Why Tornavento

  • To live a day in contact with nature
  • To discover fantastic views of the Ticino river
  • To retrace the stretch of the ancient Hipposidra
  • To learn about the flora and fauna of the Ticino River Park
  • Because it is easy to reach and Milan Malpensa airport is very close
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We retrace the journey of the Ipposidra, the boat railway on the Ticino river.
An animal-powered railway for the transport of boats to cross a stretch of river that is difficult to navigate and which, in the intentions, should have saved time during the journey. This was the Ipposidra, which operated on the Ticino river between 1858 and 1865 in the stretch between Tornavento and Sesto Calende, in the province of Varese.

Hipposidra, grazing horses

Hipposidra, grazing horses

This area was the most difficult in the journey of the boats that had to reach Lake Maggiore from Milan. The boats were pulled by some horses along the towpath of the Naviglio Grande between Milan and Tornavento. From here and for the last 25 kilometers on the Ticino, it was almost impossible. Sometimes the river navigation took up to fifteen days. It was necessary to find an alternative to shorten the time.

The idea

So a transport scholar like Carlo Cattaneo, politician, and economist, had the idea of extracting the boats from the water in Tornavento, placing them on 8-wheeled railway wagons pulled by horses and taking them to Sesto Calende, where they were put back in the water, along a via Ferrata that crossed the moor. Thus was born the Hipposidra. The name of this railway is the union between two terms: ippos, which in Greek means horse, and hydra, water.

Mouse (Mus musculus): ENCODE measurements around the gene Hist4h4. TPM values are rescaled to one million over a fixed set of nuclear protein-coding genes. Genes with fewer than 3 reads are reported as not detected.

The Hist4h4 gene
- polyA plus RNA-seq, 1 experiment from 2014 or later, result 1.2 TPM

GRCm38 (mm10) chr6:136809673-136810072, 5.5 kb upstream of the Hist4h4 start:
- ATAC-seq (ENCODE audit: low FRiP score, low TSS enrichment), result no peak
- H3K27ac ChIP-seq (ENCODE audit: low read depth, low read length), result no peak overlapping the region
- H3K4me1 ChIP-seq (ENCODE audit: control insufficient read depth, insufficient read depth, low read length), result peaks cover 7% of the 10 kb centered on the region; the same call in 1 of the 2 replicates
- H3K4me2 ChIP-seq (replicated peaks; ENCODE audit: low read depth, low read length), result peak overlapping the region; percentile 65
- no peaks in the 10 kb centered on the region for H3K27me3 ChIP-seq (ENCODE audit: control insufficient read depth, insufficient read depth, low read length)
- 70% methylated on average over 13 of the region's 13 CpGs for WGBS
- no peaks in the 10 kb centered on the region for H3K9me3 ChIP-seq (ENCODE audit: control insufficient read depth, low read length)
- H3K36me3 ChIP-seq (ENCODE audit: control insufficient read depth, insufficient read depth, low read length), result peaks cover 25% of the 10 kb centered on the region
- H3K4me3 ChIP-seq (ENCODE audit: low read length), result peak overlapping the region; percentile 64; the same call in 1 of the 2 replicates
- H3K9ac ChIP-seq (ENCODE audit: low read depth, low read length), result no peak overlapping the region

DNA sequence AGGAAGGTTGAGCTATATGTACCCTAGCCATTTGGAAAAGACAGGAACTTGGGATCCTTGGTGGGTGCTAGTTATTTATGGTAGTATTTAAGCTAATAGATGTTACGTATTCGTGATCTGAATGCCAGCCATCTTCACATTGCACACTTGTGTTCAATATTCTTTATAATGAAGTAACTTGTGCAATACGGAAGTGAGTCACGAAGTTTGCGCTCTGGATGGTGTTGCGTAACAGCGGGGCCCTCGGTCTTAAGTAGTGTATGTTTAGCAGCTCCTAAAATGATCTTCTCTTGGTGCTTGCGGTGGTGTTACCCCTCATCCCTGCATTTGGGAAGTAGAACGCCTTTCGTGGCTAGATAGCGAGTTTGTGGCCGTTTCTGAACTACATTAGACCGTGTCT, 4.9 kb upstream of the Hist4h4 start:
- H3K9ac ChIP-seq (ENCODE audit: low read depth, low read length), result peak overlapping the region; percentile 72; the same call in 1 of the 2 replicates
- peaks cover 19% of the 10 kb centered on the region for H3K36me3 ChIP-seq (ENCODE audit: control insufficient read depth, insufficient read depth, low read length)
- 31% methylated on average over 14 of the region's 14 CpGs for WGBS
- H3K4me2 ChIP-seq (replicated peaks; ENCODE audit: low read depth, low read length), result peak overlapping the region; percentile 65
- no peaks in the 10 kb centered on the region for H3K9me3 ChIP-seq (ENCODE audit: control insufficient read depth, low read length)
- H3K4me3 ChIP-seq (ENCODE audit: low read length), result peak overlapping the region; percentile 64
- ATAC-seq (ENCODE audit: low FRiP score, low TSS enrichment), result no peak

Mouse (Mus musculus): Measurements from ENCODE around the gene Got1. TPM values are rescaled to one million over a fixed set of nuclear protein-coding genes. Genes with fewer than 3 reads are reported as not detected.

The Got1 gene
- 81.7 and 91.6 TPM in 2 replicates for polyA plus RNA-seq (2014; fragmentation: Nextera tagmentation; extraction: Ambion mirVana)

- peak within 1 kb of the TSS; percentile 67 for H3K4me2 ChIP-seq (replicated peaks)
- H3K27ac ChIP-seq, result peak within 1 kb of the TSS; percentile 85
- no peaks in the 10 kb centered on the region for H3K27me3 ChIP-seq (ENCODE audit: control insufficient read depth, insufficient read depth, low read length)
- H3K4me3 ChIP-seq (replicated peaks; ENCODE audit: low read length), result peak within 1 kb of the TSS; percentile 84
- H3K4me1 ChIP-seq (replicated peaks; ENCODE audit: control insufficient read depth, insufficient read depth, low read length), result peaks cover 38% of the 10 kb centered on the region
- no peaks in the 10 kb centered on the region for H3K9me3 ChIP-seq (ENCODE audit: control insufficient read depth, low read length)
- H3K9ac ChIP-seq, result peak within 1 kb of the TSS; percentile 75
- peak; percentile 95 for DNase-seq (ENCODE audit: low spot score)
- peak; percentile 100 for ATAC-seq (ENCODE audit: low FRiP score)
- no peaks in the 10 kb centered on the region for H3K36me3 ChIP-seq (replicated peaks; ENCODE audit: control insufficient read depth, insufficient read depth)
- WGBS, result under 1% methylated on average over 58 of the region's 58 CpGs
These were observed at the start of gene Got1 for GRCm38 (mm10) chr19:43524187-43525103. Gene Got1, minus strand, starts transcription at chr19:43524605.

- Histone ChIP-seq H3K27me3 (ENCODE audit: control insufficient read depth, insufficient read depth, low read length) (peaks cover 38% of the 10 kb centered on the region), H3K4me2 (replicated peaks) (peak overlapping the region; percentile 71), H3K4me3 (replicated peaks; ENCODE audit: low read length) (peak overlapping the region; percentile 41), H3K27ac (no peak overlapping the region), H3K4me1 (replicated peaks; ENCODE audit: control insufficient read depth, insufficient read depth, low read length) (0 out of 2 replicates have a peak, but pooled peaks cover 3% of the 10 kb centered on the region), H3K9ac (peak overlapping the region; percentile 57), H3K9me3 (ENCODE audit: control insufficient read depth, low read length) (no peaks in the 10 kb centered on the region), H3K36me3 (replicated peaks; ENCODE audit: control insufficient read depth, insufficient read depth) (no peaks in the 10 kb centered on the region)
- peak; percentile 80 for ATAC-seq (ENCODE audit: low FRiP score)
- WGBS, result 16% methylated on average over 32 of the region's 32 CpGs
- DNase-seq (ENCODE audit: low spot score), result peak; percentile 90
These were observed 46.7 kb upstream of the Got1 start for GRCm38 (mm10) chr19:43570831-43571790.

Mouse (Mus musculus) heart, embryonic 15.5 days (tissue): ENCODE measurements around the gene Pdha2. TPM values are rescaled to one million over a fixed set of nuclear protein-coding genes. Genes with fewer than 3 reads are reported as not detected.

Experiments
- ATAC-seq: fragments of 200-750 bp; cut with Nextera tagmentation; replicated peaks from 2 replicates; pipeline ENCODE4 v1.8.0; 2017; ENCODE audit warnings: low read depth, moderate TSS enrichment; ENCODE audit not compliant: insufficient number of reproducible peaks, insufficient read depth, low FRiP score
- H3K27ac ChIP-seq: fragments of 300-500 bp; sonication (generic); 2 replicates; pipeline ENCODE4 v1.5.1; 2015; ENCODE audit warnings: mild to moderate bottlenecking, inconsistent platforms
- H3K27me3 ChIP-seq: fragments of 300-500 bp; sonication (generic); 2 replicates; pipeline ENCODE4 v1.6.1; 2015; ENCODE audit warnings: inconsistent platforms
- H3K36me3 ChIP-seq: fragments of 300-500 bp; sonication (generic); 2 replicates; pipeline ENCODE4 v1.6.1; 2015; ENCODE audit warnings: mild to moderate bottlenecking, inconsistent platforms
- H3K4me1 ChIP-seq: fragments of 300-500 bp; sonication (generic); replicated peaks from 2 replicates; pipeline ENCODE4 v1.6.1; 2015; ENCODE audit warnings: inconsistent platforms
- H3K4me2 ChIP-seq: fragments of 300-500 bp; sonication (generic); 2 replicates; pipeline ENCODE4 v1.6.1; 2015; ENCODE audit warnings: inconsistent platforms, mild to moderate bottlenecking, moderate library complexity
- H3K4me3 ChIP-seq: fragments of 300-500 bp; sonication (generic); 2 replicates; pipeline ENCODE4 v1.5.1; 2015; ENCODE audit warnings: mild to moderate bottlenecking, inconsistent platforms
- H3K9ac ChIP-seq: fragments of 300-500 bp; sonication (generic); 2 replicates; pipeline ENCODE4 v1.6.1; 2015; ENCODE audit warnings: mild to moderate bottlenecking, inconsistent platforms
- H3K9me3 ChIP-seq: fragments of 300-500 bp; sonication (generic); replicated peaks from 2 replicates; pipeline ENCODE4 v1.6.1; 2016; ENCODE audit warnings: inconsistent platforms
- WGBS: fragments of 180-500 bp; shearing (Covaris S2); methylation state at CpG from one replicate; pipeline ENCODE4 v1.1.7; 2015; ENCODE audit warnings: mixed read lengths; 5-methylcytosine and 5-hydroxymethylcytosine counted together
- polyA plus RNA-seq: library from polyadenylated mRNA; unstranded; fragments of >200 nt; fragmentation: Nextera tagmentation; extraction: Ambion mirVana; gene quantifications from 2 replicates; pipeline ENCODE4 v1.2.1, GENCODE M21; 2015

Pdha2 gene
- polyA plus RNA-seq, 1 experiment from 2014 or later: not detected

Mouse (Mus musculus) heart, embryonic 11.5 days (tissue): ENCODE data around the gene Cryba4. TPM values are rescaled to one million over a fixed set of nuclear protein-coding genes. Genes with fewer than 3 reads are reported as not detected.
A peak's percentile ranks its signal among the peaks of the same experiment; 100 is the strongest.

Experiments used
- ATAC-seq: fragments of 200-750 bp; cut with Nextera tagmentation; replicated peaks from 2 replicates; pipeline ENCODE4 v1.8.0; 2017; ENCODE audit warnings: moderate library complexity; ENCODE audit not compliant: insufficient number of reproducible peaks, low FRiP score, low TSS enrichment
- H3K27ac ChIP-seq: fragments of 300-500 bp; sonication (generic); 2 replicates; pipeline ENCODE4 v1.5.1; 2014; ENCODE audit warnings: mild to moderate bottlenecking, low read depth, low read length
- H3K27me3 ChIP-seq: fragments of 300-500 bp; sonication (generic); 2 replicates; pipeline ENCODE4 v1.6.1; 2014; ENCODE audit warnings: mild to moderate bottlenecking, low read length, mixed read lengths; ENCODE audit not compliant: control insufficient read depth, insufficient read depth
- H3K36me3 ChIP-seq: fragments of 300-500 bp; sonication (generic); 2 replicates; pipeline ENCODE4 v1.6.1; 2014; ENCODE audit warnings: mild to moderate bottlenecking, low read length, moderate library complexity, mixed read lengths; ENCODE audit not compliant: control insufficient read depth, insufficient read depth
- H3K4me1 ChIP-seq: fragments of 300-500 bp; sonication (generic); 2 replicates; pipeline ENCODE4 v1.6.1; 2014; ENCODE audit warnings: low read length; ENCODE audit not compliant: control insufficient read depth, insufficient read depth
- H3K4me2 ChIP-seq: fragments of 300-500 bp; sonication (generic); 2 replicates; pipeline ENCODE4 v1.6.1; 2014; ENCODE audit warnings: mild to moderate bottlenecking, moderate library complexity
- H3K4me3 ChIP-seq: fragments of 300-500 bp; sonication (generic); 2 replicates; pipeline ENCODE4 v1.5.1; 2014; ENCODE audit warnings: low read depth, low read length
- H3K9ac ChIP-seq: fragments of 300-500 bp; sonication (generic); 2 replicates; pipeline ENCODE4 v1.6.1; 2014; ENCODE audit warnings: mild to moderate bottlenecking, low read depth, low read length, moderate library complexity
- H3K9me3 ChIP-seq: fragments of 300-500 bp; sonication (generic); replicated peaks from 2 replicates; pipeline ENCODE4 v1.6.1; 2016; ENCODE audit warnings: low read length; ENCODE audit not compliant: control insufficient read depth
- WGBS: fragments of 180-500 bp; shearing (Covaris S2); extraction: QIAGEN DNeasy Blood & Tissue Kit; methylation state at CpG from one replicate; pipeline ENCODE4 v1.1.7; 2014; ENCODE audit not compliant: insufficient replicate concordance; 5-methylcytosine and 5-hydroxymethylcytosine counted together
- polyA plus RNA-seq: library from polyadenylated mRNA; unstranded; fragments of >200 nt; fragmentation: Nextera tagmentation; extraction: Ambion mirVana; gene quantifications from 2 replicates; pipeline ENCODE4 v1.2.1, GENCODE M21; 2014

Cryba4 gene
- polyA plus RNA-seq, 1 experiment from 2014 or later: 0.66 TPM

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Ipposidra, barge used to transport goods on the river

Ipposidra, barge used to transport goods on the river

The construction

The idea was there but funds were initially scarce. Furthermore, Austria did not want a private railway to be built on its territory. We are in Lombardy, but at the time this area was part of the Austro-Hungarian kingdom. It was only thanks to various bank loans and above all to the help of a Geneva banker that Vienna authorized the concession. On 9 February 1858, the Ipposidra was inaugurated.

Hipposidra, remains of a boat used to transport goods on the river

Hipposidra, remains of a boat used to transport goods on the river

The abandonment

The railway on boats was abandoned in 1865 a few years after its inauguration because in the meantime the railway lines had been built: Arona-Novara and Milan-Sesto Calende. The train further shortened the travel time of goods. The company that ran the Hipposidra went bankrupt.

The Ipposidra today

Closed the company, the rolling stock, and the tracks were sold to the railways, while the departure and arrival stations, abandoned, were then destroyed. Today only a few and almost unrecognizable ruins remain of the old railway.

UNIQUE EXPERIENCES IN Tornavento

Path

Ipposidra, the old location of the tracks, today a mountain bike route

Ipposidra, the old location of the tracks, today a mountain bike route

Following the path of the Hipposidra, you can still see some embankments, while several trenches are hidden among the vegetation. The route that connected Tornavento to Sesto Calende can now be covered by bicycle, even if only some of the sections are the original ones.. The journey is mostly on a dirt road, except for some sections on busy roads. Departing from Tornavento, you go along the ancient bed of the Naviglio Grande and the Ticino river until you reach some houses and old factories. Entering the wood, you go up to Vizzola Ticino and from here you reach first Somma Lombardo, then Golasecca. This last resort has sections that are difficult to travel by bicycle. Reached Sesto Calende, the path descends towards the river and ends on the towpath leading to the town center.

How do I get to Tornavento?

Tornavento can be reached from the A4 motorway (for coming from Turin) or A8 (for those coming from Varese) then continuing on the expressway to Malpensa airport, take the Oleggio exit. Follow the SS 527 up to the first roundabout, then turn right continuing on the SP 52. A few meters and take (on the left) Via Carlo Goldoni, which ends in Piazza Parravicino.

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